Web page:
Nicole Jacobs said there could be a benefit to "examining the law and deciding what more we can do to improve clarity of how the law is applied, and potentially changes in the law, to bring more accountability for the perpetrators actions for that suicide, leading up to that suicide."

She said changes would prevent abusers from harming anyone else, because "they do not stop at one victim."

Ms Jacobs told LBC: "They move from victim to victim, and the nature of the way they conduct relationships is power and control. They take that mindset to the next person they're involved with. "We have to think about the justice for the current victim, and the prevention of harm for future victims. If the coroner is able to have access to the right information, they can make those judgements more clearly, but right now so much information is unclear, leading to less clear outcomes and judgements.

"There are really clear points that need to be improved - what is the background? Who is there at the scene? What are they linking with family members, and how can family members feed in and eventually move towards a coroner process - to make those links and decisions about whether this suicide is due to a background of domestic abuse, or in some way linked?"

There is one known case in the UK where an offender has been prosecuted for manslaughter following their victims' suicide.

Nicholas Allen was jailed for 10 years for the manslaughter of Justene Reece, from Stafford, who killed herself in 2017 as a "direct result" of his behaviour.

In June 2022, a coroner investigating the death of another victim, Jessie Laverack, wrote to the Home Secretary urging the government to act on the link between domestic abuse and suicide, after ruling the domestic violence she suffered was the "primary cause" of her illness.

And in a "ground-breaking ruling" in July, a coroner overturned a ruling of suicide in the case of Kellie Sutton, and recorded her death as an "unlawful killing".

Ms Sutton's former partner Stephen Gane was present at the inquest, after serving four years and three months in prison for controlling and coercive behaviour, assault occasioning actual bodily harm and assault by beating.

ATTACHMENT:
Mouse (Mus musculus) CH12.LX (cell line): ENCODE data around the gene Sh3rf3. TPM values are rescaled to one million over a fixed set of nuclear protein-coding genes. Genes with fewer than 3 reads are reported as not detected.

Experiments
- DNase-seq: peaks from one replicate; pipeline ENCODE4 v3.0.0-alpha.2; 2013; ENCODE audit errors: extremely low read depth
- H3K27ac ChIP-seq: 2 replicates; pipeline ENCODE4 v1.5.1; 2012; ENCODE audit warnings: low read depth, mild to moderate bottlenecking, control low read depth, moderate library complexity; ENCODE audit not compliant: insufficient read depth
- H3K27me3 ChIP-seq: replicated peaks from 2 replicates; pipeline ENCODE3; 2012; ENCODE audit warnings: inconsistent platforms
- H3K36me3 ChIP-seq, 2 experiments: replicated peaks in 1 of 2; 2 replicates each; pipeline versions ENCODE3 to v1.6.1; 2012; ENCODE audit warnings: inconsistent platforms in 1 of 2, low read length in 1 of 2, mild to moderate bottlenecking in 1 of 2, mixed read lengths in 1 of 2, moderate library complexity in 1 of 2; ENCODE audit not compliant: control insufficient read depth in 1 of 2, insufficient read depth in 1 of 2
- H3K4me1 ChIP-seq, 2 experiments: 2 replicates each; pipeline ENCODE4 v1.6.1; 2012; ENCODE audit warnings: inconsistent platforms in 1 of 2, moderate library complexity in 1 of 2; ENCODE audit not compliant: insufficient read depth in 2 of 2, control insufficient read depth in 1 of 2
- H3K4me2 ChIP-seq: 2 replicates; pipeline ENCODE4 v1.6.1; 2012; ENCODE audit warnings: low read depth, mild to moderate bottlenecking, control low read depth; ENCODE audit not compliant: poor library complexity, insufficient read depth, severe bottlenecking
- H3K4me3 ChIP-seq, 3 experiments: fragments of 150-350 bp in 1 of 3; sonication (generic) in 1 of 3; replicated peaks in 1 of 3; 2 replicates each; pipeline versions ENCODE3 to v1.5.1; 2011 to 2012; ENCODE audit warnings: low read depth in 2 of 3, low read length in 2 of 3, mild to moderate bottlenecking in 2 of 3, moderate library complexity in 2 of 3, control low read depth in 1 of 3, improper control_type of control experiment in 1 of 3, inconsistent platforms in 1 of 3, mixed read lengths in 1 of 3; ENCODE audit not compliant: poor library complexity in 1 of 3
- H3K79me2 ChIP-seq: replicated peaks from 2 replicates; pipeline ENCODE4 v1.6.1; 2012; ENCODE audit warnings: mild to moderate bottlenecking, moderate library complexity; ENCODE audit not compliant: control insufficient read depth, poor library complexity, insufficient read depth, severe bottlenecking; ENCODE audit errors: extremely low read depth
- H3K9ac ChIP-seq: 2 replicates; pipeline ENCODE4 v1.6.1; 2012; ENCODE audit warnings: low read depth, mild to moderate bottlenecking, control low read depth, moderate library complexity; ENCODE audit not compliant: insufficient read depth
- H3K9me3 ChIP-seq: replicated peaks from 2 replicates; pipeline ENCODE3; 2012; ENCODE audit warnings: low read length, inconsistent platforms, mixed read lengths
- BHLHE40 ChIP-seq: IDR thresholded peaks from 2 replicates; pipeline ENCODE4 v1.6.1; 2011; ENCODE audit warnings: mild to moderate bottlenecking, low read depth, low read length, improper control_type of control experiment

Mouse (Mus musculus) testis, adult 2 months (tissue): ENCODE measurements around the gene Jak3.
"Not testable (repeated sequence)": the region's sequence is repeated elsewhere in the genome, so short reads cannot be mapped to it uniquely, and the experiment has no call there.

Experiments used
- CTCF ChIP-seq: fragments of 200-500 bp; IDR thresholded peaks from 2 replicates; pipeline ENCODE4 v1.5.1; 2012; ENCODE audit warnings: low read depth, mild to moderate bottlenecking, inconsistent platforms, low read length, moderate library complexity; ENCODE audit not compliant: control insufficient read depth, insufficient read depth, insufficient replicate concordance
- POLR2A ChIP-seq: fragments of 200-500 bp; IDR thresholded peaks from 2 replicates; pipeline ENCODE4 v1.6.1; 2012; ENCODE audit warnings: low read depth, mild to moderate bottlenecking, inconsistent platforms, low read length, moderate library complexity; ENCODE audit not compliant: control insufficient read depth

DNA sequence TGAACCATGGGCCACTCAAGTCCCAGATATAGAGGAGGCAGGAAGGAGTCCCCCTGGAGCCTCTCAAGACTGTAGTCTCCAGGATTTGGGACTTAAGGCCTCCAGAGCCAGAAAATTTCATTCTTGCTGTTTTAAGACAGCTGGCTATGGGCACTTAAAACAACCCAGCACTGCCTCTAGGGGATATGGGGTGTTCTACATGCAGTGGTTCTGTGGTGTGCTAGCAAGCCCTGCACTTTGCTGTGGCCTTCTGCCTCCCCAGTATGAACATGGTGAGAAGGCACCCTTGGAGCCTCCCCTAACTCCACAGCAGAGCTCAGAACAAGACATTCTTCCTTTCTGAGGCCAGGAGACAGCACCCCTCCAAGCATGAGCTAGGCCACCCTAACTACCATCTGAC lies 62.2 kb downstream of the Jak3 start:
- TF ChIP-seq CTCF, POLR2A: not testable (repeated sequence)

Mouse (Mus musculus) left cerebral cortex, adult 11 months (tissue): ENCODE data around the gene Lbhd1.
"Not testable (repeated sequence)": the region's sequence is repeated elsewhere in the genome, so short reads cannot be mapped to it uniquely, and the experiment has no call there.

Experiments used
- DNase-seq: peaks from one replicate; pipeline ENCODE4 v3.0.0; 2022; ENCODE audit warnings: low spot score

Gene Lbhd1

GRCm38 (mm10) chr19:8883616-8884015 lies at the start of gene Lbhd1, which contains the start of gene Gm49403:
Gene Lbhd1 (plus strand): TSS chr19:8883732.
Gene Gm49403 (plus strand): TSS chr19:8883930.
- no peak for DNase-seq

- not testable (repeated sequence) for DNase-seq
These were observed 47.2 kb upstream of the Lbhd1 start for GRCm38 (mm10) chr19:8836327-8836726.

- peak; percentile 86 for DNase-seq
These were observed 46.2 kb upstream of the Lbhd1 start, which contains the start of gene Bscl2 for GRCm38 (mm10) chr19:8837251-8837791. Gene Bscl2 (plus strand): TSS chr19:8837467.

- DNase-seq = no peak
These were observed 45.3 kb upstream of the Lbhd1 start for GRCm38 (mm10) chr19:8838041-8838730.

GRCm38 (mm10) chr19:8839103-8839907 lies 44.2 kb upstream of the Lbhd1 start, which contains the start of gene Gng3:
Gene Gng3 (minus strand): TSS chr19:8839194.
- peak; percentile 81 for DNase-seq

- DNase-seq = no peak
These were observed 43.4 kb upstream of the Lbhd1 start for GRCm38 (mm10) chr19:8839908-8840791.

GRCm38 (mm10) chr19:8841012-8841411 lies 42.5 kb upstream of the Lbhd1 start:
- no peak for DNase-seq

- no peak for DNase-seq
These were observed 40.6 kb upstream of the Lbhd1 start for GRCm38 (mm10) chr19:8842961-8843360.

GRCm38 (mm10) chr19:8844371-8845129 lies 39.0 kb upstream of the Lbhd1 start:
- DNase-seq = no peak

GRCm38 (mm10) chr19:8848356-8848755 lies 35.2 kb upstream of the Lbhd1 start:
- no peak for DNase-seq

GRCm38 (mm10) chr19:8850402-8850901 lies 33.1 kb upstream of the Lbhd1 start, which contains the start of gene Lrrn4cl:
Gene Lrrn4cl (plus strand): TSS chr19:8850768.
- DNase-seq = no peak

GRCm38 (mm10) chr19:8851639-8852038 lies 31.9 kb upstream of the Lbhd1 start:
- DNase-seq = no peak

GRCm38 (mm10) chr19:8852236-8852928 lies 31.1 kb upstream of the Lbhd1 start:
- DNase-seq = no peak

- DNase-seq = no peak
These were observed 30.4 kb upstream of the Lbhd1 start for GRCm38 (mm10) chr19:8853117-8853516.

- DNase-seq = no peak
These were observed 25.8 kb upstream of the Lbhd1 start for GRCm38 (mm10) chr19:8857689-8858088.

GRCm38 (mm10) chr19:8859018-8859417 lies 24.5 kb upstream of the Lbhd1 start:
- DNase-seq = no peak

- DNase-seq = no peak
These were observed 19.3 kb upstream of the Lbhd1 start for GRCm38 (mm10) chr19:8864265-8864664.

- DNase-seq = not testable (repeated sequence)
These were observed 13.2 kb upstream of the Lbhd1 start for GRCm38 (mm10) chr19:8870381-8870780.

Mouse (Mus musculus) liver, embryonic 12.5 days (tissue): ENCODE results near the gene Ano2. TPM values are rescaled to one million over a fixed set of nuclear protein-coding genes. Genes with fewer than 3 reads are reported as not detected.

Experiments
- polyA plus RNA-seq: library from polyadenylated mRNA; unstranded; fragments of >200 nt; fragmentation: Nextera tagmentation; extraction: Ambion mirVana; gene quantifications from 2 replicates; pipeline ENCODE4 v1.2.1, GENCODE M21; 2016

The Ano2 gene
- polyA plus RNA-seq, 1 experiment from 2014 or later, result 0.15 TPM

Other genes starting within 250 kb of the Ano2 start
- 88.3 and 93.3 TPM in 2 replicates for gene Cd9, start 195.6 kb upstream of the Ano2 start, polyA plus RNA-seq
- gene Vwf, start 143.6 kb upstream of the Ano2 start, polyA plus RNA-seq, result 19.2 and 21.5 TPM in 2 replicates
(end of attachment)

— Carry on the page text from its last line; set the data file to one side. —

Kirsty Robinson told LBC she can't get the justice she "really wants" for her sister Gemma, because her abuser is now "out of prison, able to live a normal life, and talk to other women who are probably not aware of what he has done to my sister."

But she said she would like to see a change in the law in the name of Gemma and other victims "where they will see and recognise the link between domestic abuse and suicide, because it is has happening far too much and not being recognised at all."

In response to Joseph Falconer being prosecuted for a lesser offence following Gemma Robinson's death, a CPS spokesperson said: “We accepted a guilty plea to inflicting grievous bodily harm following careful consideration of our legal guidance and whether there was a realistic prospect of conviction on a charge of grievous bodily harm with intent.

“Our thoughts remain with Gemma’s family following her death.”

The former justice secretary, Robert Buckland, told LBC: "The fact a victim has taken their own life shouldn't mask the commission of many potential criminal offences by the perpetrator - whether it's harassment, assault or the actions that led up to the death of that abused person.

"That's why I think we need to look very carefully at this and indeed look at the law as well to make sure it's reflecting the reality.

"Inevitably the police and other authorities will be guided by the legal framework within which they operate.

"The change to the law I spearheaded on coercive control, I believe, led to quite a change in culture amongst investigating authorities to look at the wider context within which an abused person was living their lives.

"The same can be said for this tragic and unacceptable aspect of the consequences of domestic abuse.

"It's no good just to look at the individual and immediate causes of their death, it's very important we understand the wider context that sometimes drove and drives people to the most extreme act which is taking one's own life.

"This is an area that needs urgent examination and we need to redouble our efforts to make sure those who are ultimately responsible for such a tragic set of circumstances do not get away with it."

A government spokesperson said: "We are committed to preventing more tragedies related to domestic abuse. This includes reforming the Domestic Homicide Review process to strengthen guidance for suicide cases and funding the Domestic Homicide and Suspected Victim Suicides Project, which produces research and analysis of trends in suicides linked to domestic abuse.

"We are committed to updating police guidance on suicide to explicitly include references to domestic abuse and for the police to consider if domestic abuse was a contributing factor in cases of unexplained deaths and suspected suicides."

Those feeling distressed or suicidal can call Samaritans for help on 116 123 or email jo@samaritans.org in the UK.